Networking

NetAdminChallenge: Patty's PDC/BDC proposal

Every so often, NetAdminChallenge poses a systems or network problem to give you a chance to test your admin savvy and troubleshooting skills. Some challenges are routine, while others may be more difficult. We then conduct a random drawing from the correct responses received and send two lucky winners a fancy new TechRepublic T-shirt. You'll be the envy of the office! Let's start with the solution to our previous challenge.
Paula’s Windows Professional problem
As you may recall, Paula is a network administrator at a large electrical utility. She supports a huge accounting and finance department that recently upgraded to Windows 2000 Professional. The department runs IBM 300 GLs with Pentium III processors at 550 MHz.

After the upgrade was complete, however, some of the PCs seemed to be having problems. The processor response time was much slower than it should have been, given the power of the machines being used. Paula thought scaling the processor would speed things up for her users. But before making such an expensive and time-consuming upgrade, she wanted to look at a few diagnostics to determine if scaling the processors was the way to go. Unfortunately, she wasn’t sure which of the available counters she needed to check and what values they should register in order to determine whether an additional processor would fix the problem.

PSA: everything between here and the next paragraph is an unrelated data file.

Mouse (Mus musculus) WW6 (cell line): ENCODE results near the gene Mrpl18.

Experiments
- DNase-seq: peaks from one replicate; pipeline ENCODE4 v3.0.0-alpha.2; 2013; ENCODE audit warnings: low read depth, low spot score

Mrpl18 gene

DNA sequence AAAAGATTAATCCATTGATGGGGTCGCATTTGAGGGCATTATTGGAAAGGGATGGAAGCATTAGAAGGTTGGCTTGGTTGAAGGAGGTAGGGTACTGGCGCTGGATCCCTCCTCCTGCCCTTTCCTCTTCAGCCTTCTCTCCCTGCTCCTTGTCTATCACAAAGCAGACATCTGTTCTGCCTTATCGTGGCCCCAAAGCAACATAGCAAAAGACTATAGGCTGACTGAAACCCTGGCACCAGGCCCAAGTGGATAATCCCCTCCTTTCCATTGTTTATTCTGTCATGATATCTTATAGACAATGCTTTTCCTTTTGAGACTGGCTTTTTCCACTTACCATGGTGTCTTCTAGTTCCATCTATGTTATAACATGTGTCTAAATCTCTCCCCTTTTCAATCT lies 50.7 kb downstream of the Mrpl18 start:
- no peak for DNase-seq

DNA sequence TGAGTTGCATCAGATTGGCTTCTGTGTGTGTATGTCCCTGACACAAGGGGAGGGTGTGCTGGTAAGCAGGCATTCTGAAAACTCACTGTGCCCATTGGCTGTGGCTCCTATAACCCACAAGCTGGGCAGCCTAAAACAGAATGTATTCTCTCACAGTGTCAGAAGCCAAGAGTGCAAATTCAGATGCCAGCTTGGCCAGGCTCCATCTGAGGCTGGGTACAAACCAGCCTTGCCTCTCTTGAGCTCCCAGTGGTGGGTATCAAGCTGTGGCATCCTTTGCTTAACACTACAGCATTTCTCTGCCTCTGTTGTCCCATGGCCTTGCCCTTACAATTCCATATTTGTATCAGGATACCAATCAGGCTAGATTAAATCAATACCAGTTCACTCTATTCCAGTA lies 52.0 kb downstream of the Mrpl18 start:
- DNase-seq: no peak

What counter, and what value from that counter, does Paula need to obtain the answer to her question? Generally, you will have a problem if the processor is busy with any type of activity level of 90% or more over an extended period of time. The interrupts per second show how many requests are coming in, and the queue length should not be more than two for any long period of time.
Congratulations go to Will Nelson and Don Ngo, whose winning entries were randomly selected from all the correct submissions received.
Patty’s PDC/BDC proposal
Patty’s TCP/IP network is composed of three subnets. Subnet A contains a primary domain controller (PDC). Subnet B and Subnet C both have a backup domain controller (BDC). Each domain controller is the master browser of its subnet. WINS is not enabled on the network. Patty wants to ensure that each BDC can communicate with the PDC.

She has kicked around some ideas about what to do and has come up with these four proposals:

  1. Change the BDC directive to 0x1b in the registry of each BDC.
  2. Create an LMHOSTS file with an entry for the PDC on each BDC.
  3. Create a fourth subnet. Move all domain controllers to the new subnet.
  4. Create an LMHOSTS file with an entry for each of the BDCs on the PDC.

Which one of the above steps will enable the BDC to communicate with the PDC and why? Remember, the issue here is ensuring that the BDCs can resolve an IP address for the PDC. Because WINS is not installed, name resolution isn’t possible.

What proposal should Patty implement?
Pick the correct proposal and explain why you think it’s the correct one. Send your answer to TechRepublic by Monday, Sept. 25, 2000. We'll send a TechRepublic T-shirt to two individuals whose names we select randomly from all the correct answers received.
By submitting your answer, you agree to let TechRepublic publish your solution on its Web site. You also agree that TechRepublic may adapt and edit and authorize the adaptation and editing of each submission as it deems necessary. TechRepublic may or may not publish a submission at its sole discretion.If you'd like to share an opinion, please e-mail the editor or post a comment below.

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